2. A brighter corporate profit picture
Over the longer term, stock prices track the changes in corporate earnings. With the dollar value of trailing 12-month S&P 500 earnings per share (EPS) falling through much of last year, stocks struggled to make price gains. However, corporate profit trends began to improve in the first half of 2023 and are estimated to continue to grow into next year. Thus, with the corporate profit backdrop looking more favorable, stock prices climbed higher in 2023.
This illustration is shown for illustrative purposes only and is not guaranteed.
3. A still-kicking 60/40 portfolio
The last few years of stock and bond performance have been difficult for investors to adjust to, as elevated inflation and the rapid rise in bond yields created more extreme volatility in both asset classes. But as the Ameriprise table below shows, the simple 60% stock/40% bond portfolio is hardly dead, and we believe it still adds value/return potential longer-term at the most basic level of diversification.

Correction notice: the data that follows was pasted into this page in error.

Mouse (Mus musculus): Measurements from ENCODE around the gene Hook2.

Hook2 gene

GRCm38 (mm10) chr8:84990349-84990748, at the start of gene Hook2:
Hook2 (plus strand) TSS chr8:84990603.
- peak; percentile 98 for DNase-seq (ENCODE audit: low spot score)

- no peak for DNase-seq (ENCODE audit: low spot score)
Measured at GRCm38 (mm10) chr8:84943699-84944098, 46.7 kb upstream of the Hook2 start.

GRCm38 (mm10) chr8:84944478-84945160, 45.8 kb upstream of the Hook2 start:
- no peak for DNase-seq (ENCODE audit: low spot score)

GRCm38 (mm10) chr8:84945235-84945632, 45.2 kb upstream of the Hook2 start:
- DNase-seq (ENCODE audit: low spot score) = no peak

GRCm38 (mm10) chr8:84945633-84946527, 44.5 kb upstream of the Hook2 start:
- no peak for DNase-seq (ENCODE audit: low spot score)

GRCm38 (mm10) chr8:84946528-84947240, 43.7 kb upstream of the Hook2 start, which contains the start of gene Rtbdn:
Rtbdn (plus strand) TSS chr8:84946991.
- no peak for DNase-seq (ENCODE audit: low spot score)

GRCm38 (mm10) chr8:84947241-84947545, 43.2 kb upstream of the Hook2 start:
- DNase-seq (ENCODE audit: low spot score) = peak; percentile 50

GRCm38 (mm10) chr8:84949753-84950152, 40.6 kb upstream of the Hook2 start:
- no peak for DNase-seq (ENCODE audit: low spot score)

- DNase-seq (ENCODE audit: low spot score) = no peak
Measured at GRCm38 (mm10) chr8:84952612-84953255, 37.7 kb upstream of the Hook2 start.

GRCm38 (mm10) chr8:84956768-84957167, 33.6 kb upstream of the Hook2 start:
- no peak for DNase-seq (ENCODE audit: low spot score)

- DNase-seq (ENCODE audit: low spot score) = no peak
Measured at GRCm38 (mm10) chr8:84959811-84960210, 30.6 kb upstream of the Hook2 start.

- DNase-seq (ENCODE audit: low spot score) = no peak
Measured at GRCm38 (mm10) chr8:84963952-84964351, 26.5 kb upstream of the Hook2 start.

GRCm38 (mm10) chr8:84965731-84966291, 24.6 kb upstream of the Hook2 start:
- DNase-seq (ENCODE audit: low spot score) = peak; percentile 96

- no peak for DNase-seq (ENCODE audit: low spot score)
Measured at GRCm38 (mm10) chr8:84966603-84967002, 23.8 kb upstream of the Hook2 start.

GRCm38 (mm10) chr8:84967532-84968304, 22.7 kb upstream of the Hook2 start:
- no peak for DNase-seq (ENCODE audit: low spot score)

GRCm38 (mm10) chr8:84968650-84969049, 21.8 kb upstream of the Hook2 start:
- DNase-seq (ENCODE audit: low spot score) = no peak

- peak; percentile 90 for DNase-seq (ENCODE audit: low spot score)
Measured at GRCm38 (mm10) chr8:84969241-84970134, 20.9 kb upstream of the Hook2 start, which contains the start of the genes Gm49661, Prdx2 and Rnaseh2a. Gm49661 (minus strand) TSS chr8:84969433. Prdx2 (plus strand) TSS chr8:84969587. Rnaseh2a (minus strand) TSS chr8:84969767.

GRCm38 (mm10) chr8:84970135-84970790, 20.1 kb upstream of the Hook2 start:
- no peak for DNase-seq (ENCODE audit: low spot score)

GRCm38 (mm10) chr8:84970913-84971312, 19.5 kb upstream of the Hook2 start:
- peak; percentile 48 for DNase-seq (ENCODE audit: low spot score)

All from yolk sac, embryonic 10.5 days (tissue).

4. Impressive improvement on the inflation front
Inflation is key to U.S. economic and financial market prospects. Returning inflation to more normalized levels will likely reduce market volatility and could help mitigate recession fears, which have proliferated due to sharply higher interest rates. And fortunately, significant progress was made in alleviating inflation pressures in 2023. Inflation, as measured by the Consumer Price Index (CPI), started 2023 at +6.4% but had eased to 3.1% by November. We currently forecast CPI inflation to reach the Federal Reserve’s target level of about 2% by the middle of 2024.